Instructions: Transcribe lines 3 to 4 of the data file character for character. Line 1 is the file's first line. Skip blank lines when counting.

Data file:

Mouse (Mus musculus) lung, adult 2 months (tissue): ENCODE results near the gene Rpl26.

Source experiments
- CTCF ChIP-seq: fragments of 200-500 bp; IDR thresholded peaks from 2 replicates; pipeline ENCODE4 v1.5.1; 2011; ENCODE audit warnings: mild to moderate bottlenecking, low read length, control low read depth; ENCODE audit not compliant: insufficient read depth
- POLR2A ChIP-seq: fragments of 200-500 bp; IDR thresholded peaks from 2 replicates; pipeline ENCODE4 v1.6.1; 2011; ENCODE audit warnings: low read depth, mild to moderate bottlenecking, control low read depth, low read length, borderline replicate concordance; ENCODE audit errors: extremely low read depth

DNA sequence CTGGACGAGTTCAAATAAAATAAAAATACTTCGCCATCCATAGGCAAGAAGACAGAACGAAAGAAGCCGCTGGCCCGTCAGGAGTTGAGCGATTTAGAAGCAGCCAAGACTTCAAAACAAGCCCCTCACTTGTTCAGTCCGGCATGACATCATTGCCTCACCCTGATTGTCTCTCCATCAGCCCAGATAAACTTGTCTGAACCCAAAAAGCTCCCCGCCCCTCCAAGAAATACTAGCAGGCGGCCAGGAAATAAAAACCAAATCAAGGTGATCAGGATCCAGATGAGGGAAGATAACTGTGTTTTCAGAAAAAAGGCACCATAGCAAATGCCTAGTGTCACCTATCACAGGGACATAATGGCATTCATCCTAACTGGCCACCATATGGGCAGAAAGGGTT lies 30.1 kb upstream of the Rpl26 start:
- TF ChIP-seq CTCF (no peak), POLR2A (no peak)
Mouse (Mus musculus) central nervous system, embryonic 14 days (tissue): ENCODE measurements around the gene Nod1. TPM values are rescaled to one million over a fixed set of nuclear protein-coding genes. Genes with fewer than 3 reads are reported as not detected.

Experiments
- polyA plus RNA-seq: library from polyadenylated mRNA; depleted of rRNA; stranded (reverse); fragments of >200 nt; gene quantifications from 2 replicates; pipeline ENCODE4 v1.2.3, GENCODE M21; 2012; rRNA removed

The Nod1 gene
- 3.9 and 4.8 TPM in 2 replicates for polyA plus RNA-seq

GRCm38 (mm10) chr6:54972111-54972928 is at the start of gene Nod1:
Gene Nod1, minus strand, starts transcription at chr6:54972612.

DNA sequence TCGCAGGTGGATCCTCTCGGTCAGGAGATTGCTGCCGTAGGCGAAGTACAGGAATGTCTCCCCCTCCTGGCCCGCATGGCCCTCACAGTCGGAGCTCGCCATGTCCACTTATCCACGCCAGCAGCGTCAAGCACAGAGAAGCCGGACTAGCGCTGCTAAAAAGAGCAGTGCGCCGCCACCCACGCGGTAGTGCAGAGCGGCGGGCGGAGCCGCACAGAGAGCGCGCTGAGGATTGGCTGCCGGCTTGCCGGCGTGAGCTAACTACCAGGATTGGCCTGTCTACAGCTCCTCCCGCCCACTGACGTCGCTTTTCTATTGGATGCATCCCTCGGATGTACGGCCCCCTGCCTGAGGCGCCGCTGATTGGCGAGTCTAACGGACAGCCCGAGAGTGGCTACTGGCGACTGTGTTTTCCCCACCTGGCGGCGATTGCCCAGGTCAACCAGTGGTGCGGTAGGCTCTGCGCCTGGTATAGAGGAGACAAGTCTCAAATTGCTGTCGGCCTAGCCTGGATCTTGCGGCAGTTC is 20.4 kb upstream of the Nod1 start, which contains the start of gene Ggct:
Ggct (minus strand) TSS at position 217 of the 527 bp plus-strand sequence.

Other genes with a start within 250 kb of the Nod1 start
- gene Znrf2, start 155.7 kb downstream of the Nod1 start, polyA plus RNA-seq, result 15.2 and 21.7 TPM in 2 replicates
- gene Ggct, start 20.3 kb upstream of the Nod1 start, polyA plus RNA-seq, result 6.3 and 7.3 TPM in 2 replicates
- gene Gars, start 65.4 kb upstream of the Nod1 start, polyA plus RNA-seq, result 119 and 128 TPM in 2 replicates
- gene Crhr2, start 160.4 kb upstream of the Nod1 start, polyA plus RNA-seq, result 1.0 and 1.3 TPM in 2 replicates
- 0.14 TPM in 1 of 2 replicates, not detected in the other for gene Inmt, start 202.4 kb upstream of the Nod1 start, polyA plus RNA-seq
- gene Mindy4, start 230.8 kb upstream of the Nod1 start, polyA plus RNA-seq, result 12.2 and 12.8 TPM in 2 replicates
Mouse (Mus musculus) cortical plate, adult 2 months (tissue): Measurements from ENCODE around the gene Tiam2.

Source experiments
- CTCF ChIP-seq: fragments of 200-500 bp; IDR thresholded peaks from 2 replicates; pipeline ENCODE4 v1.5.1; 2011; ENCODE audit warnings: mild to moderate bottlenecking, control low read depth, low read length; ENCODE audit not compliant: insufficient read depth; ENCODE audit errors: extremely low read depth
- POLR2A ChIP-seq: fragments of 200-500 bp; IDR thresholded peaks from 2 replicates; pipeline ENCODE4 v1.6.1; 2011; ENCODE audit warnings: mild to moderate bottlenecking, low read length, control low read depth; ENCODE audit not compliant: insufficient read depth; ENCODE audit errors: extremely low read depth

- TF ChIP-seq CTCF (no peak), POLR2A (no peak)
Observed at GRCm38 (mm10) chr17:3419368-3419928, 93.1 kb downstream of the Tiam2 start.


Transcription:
- CTCF ChIP-seq: fragments of 200-500 bp; IDR thresholded peaks from 2 replicates; pipeline ENCODE4 v1.5.1; 2011; ENCODE audit warnings: mild to moderate bottlenecking, low read length, control low read depth; ENCODE audit not compliant: insufficient read depth
- POLR2A ChIP-seq: fragments of 200-500 bp; IDR thresholded peaks from 2 replicates; pipeline ENCODE4 v1.6.1; 2011; ENCODE audit warnings: low read depth, mild to moderate bottlenecking, control low read depth, low read length, borderline replicate concordance; ENCODE audit errors: extremely low read depth